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Thursday, December 13, 2012

PTSD and Depression in Postwar Libya

A really great illustration of the psychological pain that war and its aftermath can bring to the people who experience it firsthand. This article was just published today in BBC News Magazine, and sheds light on how the fighters and those who lost loved ones in the Libyan revolution are (barely) coping with their trauma. Of particular interest is the city of Misrata, where some of the revolution's bloodiest battles took place, and where there is a severe shortage of mental health professionals:

"Dr Khaled al Madani, head of the psychology department of Misrata University, has been trying to establish proper mental healthcare services in the city for more than a year.
He says at present there is only one part-time psychiatrist from Tripoli available to hold a regular but limited clinic in Misrata."

Sunday, December 2, 2012

Dr. Robert Gupta and the "Soloist"

Also listened to a TED talk by Dr. Robert Gupta who combines his love for music and mental health (posted on 10/2/12):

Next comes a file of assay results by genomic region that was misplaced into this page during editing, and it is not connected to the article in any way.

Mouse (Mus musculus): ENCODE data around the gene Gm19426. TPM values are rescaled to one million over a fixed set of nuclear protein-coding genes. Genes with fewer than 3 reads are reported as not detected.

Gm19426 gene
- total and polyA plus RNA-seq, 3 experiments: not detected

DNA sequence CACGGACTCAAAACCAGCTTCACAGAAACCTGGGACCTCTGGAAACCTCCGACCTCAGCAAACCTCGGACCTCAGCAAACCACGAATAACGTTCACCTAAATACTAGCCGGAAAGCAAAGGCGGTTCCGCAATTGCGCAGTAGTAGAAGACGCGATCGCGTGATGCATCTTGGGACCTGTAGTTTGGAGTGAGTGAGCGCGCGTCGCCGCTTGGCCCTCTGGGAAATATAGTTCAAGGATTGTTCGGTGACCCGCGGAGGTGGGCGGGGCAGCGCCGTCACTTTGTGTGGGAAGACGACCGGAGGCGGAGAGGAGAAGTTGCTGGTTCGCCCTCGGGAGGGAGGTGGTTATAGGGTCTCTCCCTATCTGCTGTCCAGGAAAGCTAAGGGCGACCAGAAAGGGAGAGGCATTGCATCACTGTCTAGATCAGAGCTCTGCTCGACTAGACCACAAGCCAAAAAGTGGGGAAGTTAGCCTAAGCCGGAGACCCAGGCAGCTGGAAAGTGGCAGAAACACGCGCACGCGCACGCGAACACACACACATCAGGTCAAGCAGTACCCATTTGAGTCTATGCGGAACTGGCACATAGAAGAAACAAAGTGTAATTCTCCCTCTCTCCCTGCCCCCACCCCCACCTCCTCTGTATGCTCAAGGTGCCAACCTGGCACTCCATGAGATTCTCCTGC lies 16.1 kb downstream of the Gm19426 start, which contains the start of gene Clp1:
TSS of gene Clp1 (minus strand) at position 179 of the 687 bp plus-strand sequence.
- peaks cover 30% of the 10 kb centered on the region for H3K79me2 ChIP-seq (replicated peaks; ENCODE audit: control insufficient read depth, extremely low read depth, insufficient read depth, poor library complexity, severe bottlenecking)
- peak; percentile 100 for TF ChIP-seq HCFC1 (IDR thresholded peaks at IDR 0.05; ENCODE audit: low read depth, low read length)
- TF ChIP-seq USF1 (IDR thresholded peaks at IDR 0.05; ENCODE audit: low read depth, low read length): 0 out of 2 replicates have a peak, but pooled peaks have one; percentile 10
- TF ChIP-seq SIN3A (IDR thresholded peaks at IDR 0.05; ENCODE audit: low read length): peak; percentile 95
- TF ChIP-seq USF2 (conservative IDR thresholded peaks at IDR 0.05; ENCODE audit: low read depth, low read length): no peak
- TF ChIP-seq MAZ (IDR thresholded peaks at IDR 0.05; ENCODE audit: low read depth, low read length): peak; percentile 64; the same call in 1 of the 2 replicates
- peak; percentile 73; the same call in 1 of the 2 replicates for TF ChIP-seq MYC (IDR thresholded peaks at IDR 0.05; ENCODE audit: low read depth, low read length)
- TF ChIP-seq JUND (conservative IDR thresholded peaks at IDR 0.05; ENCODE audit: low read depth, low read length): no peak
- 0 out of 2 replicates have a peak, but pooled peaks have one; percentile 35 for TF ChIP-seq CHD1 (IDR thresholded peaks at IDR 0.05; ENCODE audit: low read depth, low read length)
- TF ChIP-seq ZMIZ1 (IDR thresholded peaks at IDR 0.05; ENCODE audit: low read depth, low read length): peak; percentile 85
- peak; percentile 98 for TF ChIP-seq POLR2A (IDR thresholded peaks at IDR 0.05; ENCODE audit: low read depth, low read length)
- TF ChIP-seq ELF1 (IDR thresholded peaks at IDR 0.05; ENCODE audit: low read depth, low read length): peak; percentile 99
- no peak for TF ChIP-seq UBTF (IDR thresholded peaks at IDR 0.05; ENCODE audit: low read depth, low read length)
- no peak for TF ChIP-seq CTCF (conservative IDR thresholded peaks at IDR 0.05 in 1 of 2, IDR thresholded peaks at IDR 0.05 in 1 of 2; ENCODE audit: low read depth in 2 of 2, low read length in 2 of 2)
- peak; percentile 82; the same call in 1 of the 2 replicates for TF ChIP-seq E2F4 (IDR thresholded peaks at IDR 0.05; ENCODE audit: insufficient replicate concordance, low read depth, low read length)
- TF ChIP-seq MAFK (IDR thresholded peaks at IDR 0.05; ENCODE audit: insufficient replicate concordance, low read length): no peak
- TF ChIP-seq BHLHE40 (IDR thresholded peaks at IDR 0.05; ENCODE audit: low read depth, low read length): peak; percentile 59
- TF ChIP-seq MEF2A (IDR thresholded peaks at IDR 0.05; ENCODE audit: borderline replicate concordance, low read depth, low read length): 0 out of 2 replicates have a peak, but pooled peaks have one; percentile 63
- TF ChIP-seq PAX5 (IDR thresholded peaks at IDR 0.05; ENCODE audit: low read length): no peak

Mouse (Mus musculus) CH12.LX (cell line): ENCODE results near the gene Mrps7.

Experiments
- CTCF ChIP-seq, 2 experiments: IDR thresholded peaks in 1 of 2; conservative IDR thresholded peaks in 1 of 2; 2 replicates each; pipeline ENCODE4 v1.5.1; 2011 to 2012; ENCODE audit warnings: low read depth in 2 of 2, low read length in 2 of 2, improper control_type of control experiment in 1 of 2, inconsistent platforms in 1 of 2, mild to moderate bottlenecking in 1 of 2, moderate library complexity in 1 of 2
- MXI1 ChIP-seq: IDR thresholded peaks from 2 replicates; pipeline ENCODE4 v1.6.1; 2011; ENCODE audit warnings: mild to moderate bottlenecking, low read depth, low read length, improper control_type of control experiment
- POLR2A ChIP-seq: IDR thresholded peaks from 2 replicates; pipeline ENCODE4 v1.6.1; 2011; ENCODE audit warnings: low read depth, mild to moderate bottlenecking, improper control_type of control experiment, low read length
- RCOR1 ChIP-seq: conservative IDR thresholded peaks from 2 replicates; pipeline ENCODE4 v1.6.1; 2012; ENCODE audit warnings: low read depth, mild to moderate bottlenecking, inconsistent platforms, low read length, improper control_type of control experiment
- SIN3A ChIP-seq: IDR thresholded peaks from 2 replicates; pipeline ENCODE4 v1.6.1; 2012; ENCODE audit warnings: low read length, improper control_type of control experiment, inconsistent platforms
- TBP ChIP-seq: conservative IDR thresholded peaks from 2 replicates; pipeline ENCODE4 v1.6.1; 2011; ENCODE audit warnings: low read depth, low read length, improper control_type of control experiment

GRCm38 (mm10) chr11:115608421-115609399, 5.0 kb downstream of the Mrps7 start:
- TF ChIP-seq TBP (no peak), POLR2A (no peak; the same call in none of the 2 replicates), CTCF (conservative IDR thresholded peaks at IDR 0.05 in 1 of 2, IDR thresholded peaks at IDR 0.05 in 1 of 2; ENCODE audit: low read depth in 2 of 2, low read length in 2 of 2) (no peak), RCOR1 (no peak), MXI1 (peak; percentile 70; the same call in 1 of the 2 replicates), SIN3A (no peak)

Description: "When Robert Gupta was caught between a career as a doctor and as a violinist, he realized his place was in the middle, with a bow in his hand and a sense of social justice in his heart. He tells a moving story of society’s marginalized and the power of music therapy, which can succeed where conventional medicine fails." (c/o iTunes, TED)

Vikram Patel & Mental Health in Developing Countries

I just listened to a great TED Talk by Vikram Patel posted on iTunes on 9/11/12:

Description: "Nearly 450 million people are affected by mental illness worldwide. In wealthy nations, just half receive appropriate care, but in developing countries, close to 90 percent go untreated because psychiatrists are in such short supply. Vikram Patel outlines a highly promising approach -- training members of communities to give mental health interventions, empowering ordinary people to care for others." (c/o iTunes and TED)